Local movers often charge based on time. If this is the case, read online reviews to see whether local moving companies in your area have a history of either moving quickly or taking their time on their jobs before you book.
3. Time your move right
Some movers charge less in the off-season between September and May. Moving in the middle of the month - or any day except the first or last day of the month - may also be cheaper.
4. Book early
Booking in advance can also help reduce the cost of moving - or at least help you avoid extra charges for booking last minute.
5. Be ready when movers arrive
Your movers may charge extra if they have to help you pack last minute items or disassemble furniture.
6. Moving allowances
If you’re relocating for work, ask your employer if they offer a moving allowance to help offset the costs. Some of your moving expenses may also be tax deductible - do your research and ask your employer to find out whether any of your costs are deductible and what you’ll need in order to claim the benefit.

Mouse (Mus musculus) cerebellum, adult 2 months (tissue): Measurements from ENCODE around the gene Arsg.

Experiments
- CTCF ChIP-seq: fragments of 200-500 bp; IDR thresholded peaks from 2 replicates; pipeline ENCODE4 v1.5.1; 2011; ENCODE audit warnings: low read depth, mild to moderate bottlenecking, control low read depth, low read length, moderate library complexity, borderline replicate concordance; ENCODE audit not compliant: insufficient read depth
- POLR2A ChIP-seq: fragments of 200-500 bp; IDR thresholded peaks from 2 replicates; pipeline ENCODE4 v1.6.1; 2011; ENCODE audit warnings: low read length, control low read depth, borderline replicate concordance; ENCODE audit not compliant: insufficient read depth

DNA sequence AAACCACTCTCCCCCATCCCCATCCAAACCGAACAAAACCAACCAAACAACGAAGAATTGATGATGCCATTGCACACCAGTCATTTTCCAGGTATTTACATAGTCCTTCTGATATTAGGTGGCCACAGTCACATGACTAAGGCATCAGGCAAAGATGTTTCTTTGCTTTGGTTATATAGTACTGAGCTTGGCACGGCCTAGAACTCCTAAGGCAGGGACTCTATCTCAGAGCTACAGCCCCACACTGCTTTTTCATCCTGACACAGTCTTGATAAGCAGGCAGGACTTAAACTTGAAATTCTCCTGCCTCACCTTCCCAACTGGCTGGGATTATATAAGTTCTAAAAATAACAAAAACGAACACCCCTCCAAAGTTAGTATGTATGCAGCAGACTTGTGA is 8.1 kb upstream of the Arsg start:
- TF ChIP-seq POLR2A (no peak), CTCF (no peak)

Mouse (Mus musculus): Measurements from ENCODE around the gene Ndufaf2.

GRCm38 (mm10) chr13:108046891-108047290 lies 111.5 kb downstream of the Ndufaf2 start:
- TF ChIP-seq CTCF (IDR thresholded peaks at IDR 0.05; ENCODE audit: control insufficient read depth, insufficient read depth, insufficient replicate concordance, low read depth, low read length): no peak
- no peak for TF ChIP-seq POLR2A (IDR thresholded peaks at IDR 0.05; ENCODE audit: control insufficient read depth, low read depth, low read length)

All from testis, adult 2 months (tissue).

7. Plan your meals
Take an inventory of the food in your fridge and freezer and plan your meals accordingly so that you can use up your food without tossing anything or leaving anything behind.
Budgeting for Your Move
Whether you’re preparing to move or are simply contemplating the prospect of relocating, the first thing you should do is to create a moving budget. When you’re creating your moving budget, make sure you keep the above costs in mind.
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Keep Reading the Ultimate Guide to Preparing for Your Move
Part 1: Budgeting for Your Move
Part 7: Moving Large, Heavy, or Bulky Items